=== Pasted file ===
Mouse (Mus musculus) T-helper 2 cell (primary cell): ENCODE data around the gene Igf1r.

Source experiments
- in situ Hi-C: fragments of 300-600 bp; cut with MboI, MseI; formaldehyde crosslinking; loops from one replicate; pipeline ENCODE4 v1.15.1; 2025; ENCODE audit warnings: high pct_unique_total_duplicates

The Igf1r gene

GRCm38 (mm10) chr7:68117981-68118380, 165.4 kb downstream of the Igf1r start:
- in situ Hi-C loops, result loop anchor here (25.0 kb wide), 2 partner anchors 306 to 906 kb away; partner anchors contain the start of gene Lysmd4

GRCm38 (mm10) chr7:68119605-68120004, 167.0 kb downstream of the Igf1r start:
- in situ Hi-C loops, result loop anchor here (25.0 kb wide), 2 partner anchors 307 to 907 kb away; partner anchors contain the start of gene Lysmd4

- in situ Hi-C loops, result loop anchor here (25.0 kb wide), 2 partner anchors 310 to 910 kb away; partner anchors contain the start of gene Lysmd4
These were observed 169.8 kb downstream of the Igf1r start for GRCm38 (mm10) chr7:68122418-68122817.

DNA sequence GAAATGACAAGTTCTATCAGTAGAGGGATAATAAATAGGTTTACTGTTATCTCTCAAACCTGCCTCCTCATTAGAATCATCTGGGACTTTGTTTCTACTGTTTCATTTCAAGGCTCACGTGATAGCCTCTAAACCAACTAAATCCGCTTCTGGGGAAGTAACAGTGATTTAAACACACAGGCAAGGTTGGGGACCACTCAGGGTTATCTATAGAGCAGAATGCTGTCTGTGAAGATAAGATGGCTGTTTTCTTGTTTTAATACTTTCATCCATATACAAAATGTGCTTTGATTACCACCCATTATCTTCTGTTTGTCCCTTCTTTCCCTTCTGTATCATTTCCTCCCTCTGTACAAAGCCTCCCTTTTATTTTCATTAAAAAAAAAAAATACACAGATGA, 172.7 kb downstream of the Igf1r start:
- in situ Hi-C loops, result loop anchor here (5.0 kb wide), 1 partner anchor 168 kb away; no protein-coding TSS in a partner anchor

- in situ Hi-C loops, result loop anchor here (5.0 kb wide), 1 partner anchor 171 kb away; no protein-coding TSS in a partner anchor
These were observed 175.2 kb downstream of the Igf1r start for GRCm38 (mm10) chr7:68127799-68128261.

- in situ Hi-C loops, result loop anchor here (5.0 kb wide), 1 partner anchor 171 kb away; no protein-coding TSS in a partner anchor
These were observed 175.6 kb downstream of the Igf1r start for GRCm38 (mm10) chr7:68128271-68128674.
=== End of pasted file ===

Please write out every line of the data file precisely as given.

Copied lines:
Mouse (Mus musculus) T-helper 2 cell (primary cell): ENCODE data around the gene Igf1r.

Source experiments
- in situ Hi-C: fragments of 300-600 bp; cut with MboI, MseI; formaldehyde crosslinking; loops from one replicate; pipeline ENCODE4 v1.15.1; 2025; ENCODE audit warnings: high pct_unique_total_duplicates

The Igf1r gene

GRCm38 (mm10) chr7:68117981-68118380, 165.4 kb downstream of the Igf1r start:
- in situ Hi-C loops, result loop anchor here (25.0 kb wide), 2 partner anchors 306 to 906 kb away; partner anchors contain the start of gene Lysmd4

GRCm38 (mm10) chr7:68119605-68120004, 167.0 kb downstream of the Igf1r start:
- in situ Hi-C loops, result loop anchor here (25.0 kb wide), 2 partner anchors 307 to 907 kb away; partner anchors contain the start of gene Lysmd4

- in situ Hi-C loops, result loop anchor here (25.0 kb wide), 2 partner anchors 310 to 910 kb away; partner anchors contain the start of gene Lysmd4
These were observed 169.8 kb downstream of the Igf1r start for GRCm38 (mm10) chr7:68122418-68122817.

DNA sequence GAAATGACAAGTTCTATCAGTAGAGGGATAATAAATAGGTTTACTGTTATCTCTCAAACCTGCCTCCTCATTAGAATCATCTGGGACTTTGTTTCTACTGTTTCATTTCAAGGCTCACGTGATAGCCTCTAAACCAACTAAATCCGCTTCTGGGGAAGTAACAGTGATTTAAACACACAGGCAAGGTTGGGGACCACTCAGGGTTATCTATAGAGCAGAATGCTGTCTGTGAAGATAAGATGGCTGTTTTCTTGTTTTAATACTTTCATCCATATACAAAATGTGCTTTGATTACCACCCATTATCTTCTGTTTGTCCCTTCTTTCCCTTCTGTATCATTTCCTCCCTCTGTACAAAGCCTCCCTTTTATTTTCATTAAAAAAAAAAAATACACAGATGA, 172.7 kb downstream of the Igf1r start:
- in situ Hi-C loops, result loop anchor here (5.0 kb wide), 1 partner anchor 168 kb away; no protein-coding TSS in a partner anchor

- in situ Hi-C loops, result loop anchor here (5.0 kb wide), 1 partner anchor 171 kb away; no protein-coding TSS in a partner anchor
These were observed 175.2 kb downstream of the Igf1r start for GRCm38 (mm10) chr7:68127799-68128261.

- in situ Hi-C loops, result loop anchor here (5.0 kb wide), 1 partner anchor 171 kb away; no protein-coding TSS in a partner anchor
These were observed 175.6 kb downstream of the Igf1r start for GRCm38 (mm10) chr7:68128271-68128674.